Haislip acknowledged that it's an easy mistake to make.
"When you grow up learning American- style, you're taught to keep your hands off the table," she says. "But when we dine Continental-style, the hands never go out of sight below the tabletop.
"It goes back to the medieval era, when you wanted to demonstrate that you weren't reaching for a concealed weapon. Europeans think it's strange that Americans keep their hands in their laps when they eat. They wonder what we're doing down there."
It seems that table manners essentially evolved in the Middle Ages as a way of reassuring one's fellow diners that they wouldn't be assassinated during the soup course. Consider, for instance, the jolly custom of clinking glasses while offering a toast.
"People drank from lead tankards, and it was easy for someone to slip poison into your cup," Haislip says. "You'd clink your glasses together hard enough so that some of your wine sloshed into each other's tankards. Then you'd watch and wait and drink at the same time."
Similarly, there was a bothersome outbreak of dinner-table stabbings at court in 17th-century France. So Cardinal Richelieu instructed his minions to file the tips off the table knives.
"To this day," Haislip says, "all the knives we use are rounded, except for steak knives."
As a further precaution, she says, the blade of the knife is always turned to face the plate, and not our neighbor's tantalizingly exposed left wrist.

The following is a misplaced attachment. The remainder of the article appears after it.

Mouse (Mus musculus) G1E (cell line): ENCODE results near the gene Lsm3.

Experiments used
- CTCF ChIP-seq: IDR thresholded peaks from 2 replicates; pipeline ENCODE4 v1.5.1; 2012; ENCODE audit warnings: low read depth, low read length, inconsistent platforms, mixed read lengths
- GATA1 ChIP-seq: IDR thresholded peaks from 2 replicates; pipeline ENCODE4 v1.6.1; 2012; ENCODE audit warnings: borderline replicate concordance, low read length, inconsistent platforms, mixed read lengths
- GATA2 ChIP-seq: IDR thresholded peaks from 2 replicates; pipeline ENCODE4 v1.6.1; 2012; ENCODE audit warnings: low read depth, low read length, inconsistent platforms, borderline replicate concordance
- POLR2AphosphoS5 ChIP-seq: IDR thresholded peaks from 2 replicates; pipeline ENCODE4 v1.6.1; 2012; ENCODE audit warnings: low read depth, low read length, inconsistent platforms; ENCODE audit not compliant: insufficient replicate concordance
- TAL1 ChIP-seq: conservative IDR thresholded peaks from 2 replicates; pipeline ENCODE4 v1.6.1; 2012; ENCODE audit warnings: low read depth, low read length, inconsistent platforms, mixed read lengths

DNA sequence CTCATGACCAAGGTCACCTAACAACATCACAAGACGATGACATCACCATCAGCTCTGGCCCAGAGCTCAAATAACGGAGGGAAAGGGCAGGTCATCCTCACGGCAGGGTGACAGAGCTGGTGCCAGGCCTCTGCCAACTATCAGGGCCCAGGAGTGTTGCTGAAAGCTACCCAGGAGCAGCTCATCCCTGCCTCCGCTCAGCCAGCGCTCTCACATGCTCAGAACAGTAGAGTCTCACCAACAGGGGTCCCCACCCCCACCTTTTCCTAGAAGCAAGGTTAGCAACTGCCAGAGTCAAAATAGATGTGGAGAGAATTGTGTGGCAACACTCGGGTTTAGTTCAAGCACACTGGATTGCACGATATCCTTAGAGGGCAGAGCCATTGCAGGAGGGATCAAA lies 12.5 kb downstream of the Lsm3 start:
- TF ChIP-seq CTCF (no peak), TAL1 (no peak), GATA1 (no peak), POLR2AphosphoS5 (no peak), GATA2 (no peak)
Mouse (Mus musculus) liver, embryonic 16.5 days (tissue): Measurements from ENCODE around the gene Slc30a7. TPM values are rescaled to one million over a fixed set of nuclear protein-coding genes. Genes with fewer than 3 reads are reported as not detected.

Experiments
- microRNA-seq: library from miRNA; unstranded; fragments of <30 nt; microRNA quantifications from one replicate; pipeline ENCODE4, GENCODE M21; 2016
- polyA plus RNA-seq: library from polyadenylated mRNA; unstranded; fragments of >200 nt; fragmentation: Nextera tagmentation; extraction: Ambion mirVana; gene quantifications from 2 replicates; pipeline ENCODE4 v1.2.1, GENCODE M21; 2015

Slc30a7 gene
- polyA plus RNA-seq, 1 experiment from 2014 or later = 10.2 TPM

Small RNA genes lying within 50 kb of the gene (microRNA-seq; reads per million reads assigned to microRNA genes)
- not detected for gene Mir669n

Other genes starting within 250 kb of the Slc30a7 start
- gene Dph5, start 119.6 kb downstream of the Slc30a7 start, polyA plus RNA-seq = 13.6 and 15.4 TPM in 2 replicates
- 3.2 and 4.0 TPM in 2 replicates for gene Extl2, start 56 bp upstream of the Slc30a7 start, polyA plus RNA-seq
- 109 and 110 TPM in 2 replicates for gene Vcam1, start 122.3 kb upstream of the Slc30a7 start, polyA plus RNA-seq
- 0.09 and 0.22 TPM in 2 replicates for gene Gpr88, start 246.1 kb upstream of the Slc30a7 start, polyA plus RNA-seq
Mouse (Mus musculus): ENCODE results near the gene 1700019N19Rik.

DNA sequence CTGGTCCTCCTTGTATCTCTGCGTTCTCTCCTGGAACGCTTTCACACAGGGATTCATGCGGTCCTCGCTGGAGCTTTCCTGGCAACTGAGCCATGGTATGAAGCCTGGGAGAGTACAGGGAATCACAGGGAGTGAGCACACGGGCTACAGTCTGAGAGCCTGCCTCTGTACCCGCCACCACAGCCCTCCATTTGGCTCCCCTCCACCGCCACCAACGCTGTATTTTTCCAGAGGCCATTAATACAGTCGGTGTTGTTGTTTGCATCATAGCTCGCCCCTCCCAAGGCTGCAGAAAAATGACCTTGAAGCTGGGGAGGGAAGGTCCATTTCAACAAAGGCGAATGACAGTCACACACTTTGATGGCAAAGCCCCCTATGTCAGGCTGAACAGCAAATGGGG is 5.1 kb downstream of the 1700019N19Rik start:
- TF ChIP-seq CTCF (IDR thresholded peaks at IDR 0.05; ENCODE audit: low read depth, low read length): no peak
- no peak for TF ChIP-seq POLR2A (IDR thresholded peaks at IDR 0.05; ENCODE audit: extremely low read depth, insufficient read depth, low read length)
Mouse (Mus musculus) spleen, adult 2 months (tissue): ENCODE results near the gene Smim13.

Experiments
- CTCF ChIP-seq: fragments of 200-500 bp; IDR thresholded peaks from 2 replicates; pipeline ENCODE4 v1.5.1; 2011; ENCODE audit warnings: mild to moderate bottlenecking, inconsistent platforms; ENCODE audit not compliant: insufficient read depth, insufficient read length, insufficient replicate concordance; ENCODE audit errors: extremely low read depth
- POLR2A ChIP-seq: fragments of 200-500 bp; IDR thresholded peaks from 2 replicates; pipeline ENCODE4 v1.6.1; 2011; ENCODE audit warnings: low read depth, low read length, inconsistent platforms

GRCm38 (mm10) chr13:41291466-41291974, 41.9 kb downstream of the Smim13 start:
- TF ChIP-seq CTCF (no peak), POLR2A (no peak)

And knives weren't the only suspect utensil. The fork had to overcome a vicious mud-slinging campaign waged by the Roman Catholic Church.
As Haislip explains it, Europeans ate with their hands until a Venice nobleman married a Turkish princess around 1100, and she introduced forks to her adopted land.
"The clergy were horrified," Haislip says. "It reminded them of the devil's pitchfork, and they banned it. After that, forks were total outcasts. The only people who ate with them were courtesans."
Of course, once the fork became scandalous, it was only a matter of time before it began to seem edgy and attractively rebellious. James Dean would have used a fork. So would Lindsay Lohan. The utensil began to catch on after it was championed by the 16th century's trend-setting bad girl, Catherine de Medici.
The fork not only survived, it triumphed. It eventually spawned specific variations for uses such as sardines, fish, beef, pickles and seafood cocktail. . The spoon, formerly the size of a fig leaf, gradually dwindled in size until it was barely large enough to stir a cup of tea.
"Once forks became fashionable, no one wanted to use a spoon at all," Haislip says.
"Today, there's nothing in our culture that we serve on a dinner plate that should be eaten with a spoon. I still meet adults who think that you eat peas, rice and even mashed potatoes with a spoon. In our culture, spoons should be used only for dessert and to serve food."
I thought about that later at home, while I was preparing my dinner of steak teriyaki and rice. I was resolved to put my unmannerly past behind me. From now on, I would be a changed woman, and I would start that night by practicing Continental-style dining.
The steak speared up nicely, but the rice in sauce was another matter. No matter how many times I mounded it on the backside of the fork, it skidded downhill.
My gaze fixed on the spoon — so humble and unassuming, so peace-loving, the only utensil that to my knowledge has never been used to draw blood. It didn't seem fair that something so beautifully functional should be restricted to humble servant status.
Carol Haislip would never know, I told myself. Neither would the Campbells.
And so what if I humiliate myself at a future lunch with my boss and never get a plum assignment? If winning a Pulitzer Prize means a life without rice, is the choice really so clear?
I'd practice another time. But that night, I was hungry. Feeling slightly furtive, I picked up my spoon.